Hot springs harbour microbial diversity

Scientists isolate untapped bacterial cultures from Unkeshwar hot springs on the bank of river Penganga and are studying their metabolic use in enzyme biotechnology and environmental remediation.
The team of scientists from the National Collection of Industrial Microorganisms (NCIM) who are conducting the study at the National Chemical Laboratory, Pune. (Pic courtesy: ISW)
The team of scientists from the National Collection of Industrial Microorganisms (NCIM) who are conducting the study at the National Chemical Laboratory, Pune. (Pic courtesy: ISW)

Microorganisms can be found in almost every habitat in the environment owing to their capacity to adapt and to survive. Some of them can withstand extremely hot environments such as natural hot springs. Studying such organisms can help in understanding not just why they are so hardy but may also yield new and useful chemicals. 

A team of scientists from the National Collection of Industrial Microorganisms (NCIM) at National Chemical Laboratory, Pune have isolated untapped bacterial cultures from Unkeshwar hot springs on the bank of river Penganga in Maharashtra. These bacteria are being studied for their metabolic use in enzyme biotechnology and environmental remediation.

A total of 454 bacterial isolates obtained were mapped into 57 unique bacterial genera and four different bacterial phyla. Interestingly, 37 genera which are not yet reported from Indian hot springs, were isolated for the first time in the study. “Most of these genera (23 out of 37) were reported only in the genetic material recovered from the environment from Indian and global hot springs. Furthermore, around 14 genera not previously cultivated and not detected in such studies of hot springs are documented in our study,” Dr Mahesh Dharne, team leader and in-charge of NCIM, told India Science Wire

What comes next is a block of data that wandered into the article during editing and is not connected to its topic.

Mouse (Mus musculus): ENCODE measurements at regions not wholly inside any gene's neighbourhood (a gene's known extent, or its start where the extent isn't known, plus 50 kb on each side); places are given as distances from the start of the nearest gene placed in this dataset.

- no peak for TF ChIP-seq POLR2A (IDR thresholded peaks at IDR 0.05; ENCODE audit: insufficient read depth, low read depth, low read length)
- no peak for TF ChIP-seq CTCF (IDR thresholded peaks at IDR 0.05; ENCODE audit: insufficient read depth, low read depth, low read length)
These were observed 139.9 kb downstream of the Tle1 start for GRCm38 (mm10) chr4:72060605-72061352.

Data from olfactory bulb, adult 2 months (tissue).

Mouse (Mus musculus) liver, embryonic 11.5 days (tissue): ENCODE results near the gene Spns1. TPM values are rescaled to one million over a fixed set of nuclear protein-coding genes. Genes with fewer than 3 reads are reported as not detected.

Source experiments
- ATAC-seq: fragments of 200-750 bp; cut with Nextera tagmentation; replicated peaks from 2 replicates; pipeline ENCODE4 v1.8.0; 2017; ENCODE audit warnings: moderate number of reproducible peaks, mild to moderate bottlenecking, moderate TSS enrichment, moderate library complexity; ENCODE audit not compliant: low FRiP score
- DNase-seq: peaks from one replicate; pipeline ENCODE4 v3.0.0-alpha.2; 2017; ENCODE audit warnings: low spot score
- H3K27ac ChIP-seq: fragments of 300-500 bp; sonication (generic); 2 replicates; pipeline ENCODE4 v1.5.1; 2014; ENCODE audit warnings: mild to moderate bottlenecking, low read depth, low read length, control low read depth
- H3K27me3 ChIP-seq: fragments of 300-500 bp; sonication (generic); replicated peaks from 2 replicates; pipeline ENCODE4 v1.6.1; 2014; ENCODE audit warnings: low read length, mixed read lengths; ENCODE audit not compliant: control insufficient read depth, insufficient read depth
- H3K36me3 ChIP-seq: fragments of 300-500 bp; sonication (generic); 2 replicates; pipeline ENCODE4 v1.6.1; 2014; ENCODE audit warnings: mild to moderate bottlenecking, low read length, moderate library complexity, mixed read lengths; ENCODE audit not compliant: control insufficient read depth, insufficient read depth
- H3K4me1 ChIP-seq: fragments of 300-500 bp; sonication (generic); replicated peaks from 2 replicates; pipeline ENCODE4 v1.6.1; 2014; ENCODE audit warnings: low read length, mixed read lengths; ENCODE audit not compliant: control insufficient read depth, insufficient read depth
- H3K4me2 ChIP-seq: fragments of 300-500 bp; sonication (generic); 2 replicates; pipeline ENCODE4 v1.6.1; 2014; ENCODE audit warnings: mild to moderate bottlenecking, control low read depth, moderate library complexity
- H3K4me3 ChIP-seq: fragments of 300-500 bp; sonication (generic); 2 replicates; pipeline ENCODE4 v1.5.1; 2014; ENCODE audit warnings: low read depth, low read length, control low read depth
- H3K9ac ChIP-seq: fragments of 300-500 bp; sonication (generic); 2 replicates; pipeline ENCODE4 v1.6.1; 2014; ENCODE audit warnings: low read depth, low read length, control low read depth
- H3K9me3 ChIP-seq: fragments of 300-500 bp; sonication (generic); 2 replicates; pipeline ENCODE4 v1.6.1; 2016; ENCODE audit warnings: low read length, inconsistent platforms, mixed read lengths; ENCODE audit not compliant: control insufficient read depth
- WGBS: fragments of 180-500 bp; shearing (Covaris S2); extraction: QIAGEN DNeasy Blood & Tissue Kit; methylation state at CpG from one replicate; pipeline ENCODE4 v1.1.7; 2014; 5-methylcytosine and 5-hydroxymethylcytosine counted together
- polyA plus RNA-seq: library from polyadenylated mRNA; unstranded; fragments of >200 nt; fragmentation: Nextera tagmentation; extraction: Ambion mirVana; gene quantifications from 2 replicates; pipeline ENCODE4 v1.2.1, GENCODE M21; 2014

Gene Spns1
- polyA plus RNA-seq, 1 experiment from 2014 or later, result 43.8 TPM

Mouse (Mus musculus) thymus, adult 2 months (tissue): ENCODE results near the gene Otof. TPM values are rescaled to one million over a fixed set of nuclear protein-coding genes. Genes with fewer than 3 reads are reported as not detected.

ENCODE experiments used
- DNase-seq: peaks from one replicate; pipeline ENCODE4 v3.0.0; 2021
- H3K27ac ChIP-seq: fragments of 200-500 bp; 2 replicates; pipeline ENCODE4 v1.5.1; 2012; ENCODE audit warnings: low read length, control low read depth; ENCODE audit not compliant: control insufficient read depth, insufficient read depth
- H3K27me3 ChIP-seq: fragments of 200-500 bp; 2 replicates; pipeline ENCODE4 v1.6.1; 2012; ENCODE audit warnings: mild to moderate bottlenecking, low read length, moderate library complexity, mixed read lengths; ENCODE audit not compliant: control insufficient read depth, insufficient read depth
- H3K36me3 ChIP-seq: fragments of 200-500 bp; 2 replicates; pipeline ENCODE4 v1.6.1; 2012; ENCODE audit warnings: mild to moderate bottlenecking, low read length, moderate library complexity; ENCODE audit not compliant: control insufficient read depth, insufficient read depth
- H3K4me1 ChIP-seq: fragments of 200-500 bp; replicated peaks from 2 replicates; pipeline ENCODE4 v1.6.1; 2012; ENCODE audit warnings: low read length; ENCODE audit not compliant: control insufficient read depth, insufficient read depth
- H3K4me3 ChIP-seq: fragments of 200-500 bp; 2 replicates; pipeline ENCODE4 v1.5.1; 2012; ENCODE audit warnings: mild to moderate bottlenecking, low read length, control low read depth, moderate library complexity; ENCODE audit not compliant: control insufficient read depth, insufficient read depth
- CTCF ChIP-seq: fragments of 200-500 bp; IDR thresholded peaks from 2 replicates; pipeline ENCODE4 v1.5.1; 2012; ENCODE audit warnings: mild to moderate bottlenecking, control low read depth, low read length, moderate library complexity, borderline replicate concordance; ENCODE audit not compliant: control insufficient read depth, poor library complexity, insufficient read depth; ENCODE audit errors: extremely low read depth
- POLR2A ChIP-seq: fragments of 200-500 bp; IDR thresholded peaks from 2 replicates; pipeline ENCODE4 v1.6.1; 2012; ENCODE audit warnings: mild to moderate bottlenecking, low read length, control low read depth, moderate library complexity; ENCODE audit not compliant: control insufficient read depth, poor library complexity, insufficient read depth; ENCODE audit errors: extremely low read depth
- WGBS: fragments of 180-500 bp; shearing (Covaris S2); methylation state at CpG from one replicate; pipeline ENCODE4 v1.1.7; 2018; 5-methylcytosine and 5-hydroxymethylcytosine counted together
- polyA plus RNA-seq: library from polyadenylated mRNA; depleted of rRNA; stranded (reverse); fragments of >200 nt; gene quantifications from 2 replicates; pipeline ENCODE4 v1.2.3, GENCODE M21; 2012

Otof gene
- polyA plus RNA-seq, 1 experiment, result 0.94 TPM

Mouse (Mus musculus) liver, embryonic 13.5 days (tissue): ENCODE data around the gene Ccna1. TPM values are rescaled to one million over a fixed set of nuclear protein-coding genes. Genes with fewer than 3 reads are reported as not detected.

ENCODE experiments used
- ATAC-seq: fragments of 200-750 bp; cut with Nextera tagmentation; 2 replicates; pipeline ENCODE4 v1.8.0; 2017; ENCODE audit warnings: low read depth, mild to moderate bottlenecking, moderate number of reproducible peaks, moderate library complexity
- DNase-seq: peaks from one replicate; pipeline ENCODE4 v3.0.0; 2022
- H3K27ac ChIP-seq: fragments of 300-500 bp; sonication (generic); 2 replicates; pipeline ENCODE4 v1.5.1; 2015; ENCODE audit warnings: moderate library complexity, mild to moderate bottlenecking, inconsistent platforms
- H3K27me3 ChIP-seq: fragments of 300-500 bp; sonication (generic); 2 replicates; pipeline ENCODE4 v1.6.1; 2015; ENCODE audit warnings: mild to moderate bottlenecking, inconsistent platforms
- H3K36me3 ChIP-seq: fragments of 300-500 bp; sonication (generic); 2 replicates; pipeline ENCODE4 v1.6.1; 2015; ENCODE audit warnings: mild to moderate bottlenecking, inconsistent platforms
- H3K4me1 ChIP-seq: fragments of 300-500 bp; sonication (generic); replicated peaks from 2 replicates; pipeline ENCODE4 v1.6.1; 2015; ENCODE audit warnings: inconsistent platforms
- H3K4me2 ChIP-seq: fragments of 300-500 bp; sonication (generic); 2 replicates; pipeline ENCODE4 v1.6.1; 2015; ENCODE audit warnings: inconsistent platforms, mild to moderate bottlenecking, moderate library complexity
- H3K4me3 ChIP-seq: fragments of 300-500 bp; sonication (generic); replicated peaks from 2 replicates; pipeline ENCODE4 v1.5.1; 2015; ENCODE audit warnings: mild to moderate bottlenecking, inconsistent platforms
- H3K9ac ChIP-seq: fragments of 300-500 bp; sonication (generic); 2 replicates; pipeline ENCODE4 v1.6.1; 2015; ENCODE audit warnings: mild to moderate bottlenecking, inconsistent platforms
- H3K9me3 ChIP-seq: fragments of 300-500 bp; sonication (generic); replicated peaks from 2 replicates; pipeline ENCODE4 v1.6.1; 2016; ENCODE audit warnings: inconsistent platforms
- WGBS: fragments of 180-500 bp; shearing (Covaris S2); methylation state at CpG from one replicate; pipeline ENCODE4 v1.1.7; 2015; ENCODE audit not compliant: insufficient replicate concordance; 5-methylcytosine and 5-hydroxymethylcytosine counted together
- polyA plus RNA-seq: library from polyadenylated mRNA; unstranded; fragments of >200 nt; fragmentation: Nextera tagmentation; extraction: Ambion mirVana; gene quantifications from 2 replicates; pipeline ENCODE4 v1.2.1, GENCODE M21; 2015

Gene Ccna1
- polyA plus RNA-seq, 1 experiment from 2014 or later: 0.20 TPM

Simulation analyses of these isolates revealed the presence of around 315 metabolic pathways responsible for the metabolism of carbohydrates, synthesis of secondary metabolites and degradation of xenobiotic compounds. Further studies showed that 33 and 25 bacterial genera were positive for enzyme production (cellulase, xylanase, amylase, and protease) and were resistant to heavy metals like chromium and arsenic.

"Our study promotes the use of larger scale microbial cultivation studies for isolating the unexplored species which can be further exploited in basic and applied microbiology areas like enzyme technology for biofuel production, cleaning up polluted areas. However, newer cultivation approaches need to be applied for gaining increased access to a greater part of bacterial communities in Indian hot spring environments using systematic and coordinated approach," Dr Dharne explained.

The research team included Gajanan Mehetre, Manan Shah, Syed G. Dastager, Dr Mahesh S. Dharne. The research work was funded by Science and Engineering Board (SERB), Department of Science and Technology under a special grant for critical zone research and fellowship support from the Academy of Scientific and Innovative Research (AcSIR), New Delhi. The study has been published in the journal Archives of Microbiology. (India Science Wire)

 

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